The downtown area of Buffalo, New York is seen from atop City Hall.
(The Center Square) – On the heels of a recent report that shined a spotlight on top-level public employee COVID-19 overtime spending in Erie County, New York, lawmakers representing the area have expressed a desire to dig deeper into the numbers.
Erie County Comptroller Stefan Mychajliw recently released a report on the amount of overtime paid to political appointees in the initial 18 weeks of COVID-19 crisis work.
Under normal circumstances, the employees – known technically as managerial confidential workers – would not receive overtime.
But County Executive Mark Poloncarz’s emergency declaration at the onset of the pandemic lifted the provision. Poloncarz’s ruling gave the county the ability to seek federal reimbursement for COVID-19 expenses though the CARES Act.
Mychajliw’s report, issued July 16, revealed 54 of the political managerial appointees netted a combined $825,039. More than half – $441,655 – was distributed to the sheriff’s department. Top-level employees receiving funds in other county agencies included people working in the health, law and public works departments.
County Legislature Chairwoman April Baskin, D-Buffalo, had requested Mychajliw’s office audit the overtime pay.
Since the report’s release, Baskin and other officials have called for a more thorough explanation from Sheriff Timothy Howard on the rationale behind the overtime spending. Other departments, Baskin said, have provided tracking through an electronic time keeping system, on the COVID-19 overtime funds.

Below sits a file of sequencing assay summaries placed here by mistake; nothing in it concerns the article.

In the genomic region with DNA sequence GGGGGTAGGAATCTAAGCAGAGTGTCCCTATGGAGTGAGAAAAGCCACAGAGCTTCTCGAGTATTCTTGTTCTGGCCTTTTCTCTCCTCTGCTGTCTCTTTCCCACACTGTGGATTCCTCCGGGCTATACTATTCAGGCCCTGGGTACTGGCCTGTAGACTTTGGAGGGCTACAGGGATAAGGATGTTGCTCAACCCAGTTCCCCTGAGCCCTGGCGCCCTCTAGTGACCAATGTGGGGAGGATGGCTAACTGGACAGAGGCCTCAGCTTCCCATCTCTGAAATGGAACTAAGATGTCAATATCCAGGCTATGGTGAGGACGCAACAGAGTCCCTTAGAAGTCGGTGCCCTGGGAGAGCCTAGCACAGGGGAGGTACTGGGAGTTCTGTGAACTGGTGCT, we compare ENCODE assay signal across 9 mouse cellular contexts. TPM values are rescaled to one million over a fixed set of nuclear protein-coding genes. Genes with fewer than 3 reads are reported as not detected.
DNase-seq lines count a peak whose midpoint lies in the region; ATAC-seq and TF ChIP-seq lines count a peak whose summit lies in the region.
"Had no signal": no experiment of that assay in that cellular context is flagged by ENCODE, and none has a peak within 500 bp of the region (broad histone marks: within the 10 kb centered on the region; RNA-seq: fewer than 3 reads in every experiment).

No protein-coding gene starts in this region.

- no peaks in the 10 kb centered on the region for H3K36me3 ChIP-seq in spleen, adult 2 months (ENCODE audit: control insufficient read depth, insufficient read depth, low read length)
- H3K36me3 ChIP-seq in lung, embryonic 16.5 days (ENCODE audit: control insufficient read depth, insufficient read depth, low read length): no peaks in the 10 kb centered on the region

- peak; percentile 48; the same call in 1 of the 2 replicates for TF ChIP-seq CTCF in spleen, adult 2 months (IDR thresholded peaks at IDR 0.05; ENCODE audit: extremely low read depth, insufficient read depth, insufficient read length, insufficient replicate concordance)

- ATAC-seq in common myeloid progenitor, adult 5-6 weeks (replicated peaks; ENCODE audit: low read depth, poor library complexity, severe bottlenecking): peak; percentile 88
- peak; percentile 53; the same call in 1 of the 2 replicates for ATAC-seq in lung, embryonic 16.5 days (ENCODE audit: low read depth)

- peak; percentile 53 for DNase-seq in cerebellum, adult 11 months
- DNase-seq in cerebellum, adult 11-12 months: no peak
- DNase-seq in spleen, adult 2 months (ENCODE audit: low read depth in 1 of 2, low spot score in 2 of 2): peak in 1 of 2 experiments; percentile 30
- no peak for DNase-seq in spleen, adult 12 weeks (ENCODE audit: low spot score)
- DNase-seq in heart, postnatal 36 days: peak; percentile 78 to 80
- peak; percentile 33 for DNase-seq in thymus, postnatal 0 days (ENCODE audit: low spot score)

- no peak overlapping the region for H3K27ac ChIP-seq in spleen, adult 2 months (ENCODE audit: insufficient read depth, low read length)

“The sheriff’s office needs to provide similar documentation so the public can begin to get a full picture of the duties and responsibilities of the sheriff’s political appointees during this pandemic,” Baskin said in a statement.
While a specific timetable has not been announced, Baskin said she would take additional steps, if necessary.
“If the sheriff’s office refuses to provide the promised information, I will file a Freedom of Information request, and formal investigations will ensue,” Baskin said.
In a news release announcing his findings, Mychajliw revealed County Health Commissioner Gale Burstein received the largest amount of overtime compensation, totaling $83,996 within the 18-week period.
“No matter who pays the bill, we always need to remember this money comes from hard-working families and taxpayers,” Mychajliw said in a statement. “To put things in perspective, the more than $88,000 for 18 weeks of overtime and holiday pay for the health commissioner is more than two-and-a-half times what the average person in Erie County makes an entire year.”
The $825,039 overtime figure applies only to managerial confidential workers on the county payroll.
In total, Mychajliw said Erie County’s overtime bill seeking federal reimbursement for expenses related to COVID-19 is more than $3.21 million in the 18-week time frame.